Like everyone else, Eva and Addie were born sharing a body, two souls woven together. As they grow older, one of them—the recessive soul, in this case Eva—was meant to disappear in a process called ‘settling’ so the dominant soul can fully take over the body. Those who never settled are known as hybrids and considered a threat to society.
Eva and Addie were one of these people. Year after year after year, Eva held on, not fading away even when she could no longer control their body and communicating only with Addie. When they met another person just like them, they discover that there might be a way for Eva to move again. The risks are high: if anyone finds out, Eva and Addie might be locked away forever.
It’s an interesting concept.
Why and how are humans born this way? What of religion in this society, and what do they say about identity? Since when were hybrids considered a threat, and why exactly? The Hybrid Chronicles are built around a very interesting, quite unique idea and I was hooked from the beginning.
It’s an action-packed, fast-paced read.
I devoured the whole trilogy in pretty much one weekend, staying up late so I could just read a bit further and delving into it whenever I have the time. There are generally lots of things happening at any given time in the book (except for the beginning, which is reasonable) and with Eva and Addie right in the middle of the action, so was I.
The relationship between Eva and Addie.
I suppose no one can be as close to you as someone who is literally in your head, haha. These two are sisters, but they’re really more two peas in a pod, with different personalities, interests, likes and dislikes. I love how they constantly relied on each other but also gave space when someone needed it.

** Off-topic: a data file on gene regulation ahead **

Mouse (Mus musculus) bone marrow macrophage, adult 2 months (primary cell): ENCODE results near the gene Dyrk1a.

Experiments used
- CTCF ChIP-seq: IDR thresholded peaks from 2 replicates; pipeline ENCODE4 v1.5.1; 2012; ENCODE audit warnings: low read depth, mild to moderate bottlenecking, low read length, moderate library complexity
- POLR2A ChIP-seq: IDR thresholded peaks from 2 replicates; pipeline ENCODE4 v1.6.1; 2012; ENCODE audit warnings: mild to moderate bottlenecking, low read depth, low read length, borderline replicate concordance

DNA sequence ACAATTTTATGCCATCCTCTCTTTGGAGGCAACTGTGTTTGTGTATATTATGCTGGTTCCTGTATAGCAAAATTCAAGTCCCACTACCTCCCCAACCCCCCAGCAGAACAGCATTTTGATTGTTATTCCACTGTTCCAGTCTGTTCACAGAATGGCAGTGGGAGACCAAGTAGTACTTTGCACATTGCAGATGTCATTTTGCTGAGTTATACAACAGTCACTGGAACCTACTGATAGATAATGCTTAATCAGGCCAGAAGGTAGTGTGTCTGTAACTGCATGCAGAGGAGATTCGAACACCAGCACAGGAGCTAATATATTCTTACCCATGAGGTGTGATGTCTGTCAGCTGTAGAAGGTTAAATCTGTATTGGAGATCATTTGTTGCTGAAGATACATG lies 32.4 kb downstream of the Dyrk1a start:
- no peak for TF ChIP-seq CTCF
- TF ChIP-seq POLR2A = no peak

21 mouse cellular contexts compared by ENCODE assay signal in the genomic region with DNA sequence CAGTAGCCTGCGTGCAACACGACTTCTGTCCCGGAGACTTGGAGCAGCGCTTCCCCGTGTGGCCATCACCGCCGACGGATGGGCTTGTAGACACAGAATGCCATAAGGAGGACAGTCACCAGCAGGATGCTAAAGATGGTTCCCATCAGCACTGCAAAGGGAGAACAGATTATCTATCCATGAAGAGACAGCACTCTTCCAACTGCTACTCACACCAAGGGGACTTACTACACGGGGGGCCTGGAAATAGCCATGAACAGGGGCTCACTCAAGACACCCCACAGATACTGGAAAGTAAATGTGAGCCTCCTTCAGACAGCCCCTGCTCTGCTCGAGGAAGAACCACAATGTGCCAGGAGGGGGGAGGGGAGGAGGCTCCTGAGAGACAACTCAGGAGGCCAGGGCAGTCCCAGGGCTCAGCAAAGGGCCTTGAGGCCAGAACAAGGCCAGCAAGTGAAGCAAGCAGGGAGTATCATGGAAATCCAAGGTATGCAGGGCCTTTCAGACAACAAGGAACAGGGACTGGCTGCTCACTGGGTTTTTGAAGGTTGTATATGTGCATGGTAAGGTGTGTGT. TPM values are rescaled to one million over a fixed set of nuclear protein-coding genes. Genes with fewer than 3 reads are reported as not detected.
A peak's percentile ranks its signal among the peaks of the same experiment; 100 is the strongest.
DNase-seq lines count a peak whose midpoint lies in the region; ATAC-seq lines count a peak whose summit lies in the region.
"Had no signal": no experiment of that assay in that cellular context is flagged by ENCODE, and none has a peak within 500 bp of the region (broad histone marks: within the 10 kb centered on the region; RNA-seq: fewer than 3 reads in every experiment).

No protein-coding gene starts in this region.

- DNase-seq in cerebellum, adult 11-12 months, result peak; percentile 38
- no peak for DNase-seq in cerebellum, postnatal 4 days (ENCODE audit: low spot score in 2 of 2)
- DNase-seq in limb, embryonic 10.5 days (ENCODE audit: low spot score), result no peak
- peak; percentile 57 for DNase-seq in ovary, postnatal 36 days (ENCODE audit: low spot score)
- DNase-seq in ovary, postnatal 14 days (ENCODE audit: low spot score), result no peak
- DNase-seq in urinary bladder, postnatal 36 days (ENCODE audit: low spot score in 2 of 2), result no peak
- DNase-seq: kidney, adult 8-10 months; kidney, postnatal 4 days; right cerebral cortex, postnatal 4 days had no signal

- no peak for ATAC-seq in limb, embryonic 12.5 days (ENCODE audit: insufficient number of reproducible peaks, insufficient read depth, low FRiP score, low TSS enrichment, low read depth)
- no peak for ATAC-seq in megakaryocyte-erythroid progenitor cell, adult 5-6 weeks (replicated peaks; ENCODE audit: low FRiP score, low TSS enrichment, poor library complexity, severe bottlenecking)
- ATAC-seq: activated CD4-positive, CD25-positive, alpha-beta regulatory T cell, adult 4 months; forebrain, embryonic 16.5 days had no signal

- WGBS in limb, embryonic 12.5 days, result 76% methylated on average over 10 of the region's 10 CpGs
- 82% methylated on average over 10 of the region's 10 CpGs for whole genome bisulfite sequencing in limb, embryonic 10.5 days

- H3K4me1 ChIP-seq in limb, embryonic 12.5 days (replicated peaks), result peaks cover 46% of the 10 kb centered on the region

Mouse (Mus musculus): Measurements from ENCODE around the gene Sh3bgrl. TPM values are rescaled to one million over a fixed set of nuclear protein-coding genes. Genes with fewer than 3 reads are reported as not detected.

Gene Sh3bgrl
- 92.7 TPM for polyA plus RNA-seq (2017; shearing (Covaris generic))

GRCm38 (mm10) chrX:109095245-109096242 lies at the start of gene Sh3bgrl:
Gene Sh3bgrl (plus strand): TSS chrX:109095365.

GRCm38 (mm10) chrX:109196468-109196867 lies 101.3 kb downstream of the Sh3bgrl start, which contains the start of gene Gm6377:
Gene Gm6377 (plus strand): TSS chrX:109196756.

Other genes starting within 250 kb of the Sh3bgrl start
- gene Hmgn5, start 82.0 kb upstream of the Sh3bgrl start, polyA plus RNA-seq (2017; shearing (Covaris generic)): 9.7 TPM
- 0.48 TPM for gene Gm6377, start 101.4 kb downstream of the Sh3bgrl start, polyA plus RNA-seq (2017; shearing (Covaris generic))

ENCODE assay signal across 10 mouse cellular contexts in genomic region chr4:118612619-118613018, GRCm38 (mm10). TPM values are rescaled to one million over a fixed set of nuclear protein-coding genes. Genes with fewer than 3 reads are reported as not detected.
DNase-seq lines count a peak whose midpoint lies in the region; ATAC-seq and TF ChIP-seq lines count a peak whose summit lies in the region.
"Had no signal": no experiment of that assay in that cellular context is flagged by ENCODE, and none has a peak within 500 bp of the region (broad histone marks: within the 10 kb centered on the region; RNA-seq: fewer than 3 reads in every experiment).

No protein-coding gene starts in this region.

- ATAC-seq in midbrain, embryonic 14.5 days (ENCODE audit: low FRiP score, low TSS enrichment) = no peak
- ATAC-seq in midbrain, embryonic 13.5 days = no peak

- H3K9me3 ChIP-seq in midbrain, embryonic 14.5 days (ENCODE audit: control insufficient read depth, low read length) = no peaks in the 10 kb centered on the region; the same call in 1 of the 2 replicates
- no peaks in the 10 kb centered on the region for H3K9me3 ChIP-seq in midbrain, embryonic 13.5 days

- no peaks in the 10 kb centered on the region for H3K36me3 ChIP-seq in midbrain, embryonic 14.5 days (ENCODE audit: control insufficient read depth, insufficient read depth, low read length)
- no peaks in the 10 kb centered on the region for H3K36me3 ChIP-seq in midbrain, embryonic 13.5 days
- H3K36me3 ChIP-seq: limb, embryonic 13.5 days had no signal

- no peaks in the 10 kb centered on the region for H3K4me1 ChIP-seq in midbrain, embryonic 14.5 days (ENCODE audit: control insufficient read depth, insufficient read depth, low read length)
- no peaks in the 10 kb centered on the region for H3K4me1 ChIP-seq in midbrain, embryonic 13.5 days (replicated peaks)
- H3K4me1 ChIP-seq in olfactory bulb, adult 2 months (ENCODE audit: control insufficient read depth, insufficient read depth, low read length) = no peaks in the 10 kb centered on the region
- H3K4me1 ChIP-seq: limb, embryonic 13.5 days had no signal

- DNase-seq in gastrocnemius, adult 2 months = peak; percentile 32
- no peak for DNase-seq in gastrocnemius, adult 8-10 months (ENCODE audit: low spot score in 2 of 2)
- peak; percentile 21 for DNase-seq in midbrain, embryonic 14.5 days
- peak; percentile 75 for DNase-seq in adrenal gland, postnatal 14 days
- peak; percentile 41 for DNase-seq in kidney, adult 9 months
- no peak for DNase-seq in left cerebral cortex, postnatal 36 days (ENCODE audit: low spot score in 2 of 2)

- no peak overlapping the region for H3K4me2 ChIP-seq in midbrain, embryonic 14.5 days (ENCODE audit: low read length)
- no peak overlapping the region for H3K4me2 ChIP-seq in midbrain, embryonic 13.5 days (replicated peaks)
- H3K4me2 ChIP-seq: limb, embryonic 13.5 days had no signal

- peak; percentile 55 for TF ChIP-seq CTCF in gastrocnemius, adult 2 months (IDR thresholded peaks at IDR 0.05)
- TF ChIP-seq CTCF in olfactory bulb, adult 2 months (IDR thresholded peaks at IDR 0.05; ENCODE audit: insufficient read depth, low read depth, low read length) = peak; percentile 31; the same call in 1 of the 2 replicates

There are too many characters.
Picture this: everyone in this society originally has two souls, meaning two names, two personalities, and essentially two people in one body. This is alright and even has the potential to be really fun if all of them are different and well-developed, but I feel like the characters in this trilogy aren’t very distinct, meaning that they often blur with their ‘other souls’ or one another. I’d often lose track of who’s who and who’s done what throughout the trilogy, particularly in the second and third books.
I also didn’t really take to any of the characters, not even Eva and Addie, although I did like Addie more than Eva. This series might be one of those rare ones which could really benefit from alternating perspectives, and I was a bit disappointed that it only gave us Eva’s perspective.
The romance didn’t add anything to the story.
Perhaps an extension of the lack of characterisation, I wasn’t fully convinced by the romance. The ones that are there didn’t intrigue me as much as other things happening in the story did, and no amount of kisses could actually make me feel anything.
The setting isn’t as fleshed out as it could be.
I mentioned above as a strength that this series has an interesting concept, and I stand by my statement. Because of that, though, I think I’d have loved to know much, much more about the society. As a dystopian YA book, the dystopia part of it is really significant, so it was a disappointment that it wasn’t fully explored. I still have so many questions!
The Hybrid Chronicles was a fun dystopian YA series that I’m glad I took the time to read. While it didn’t have particularly remarkable characters and lacked that dystopian ‘oomph’, the unique concept was more than enough to keep me interested. 🙂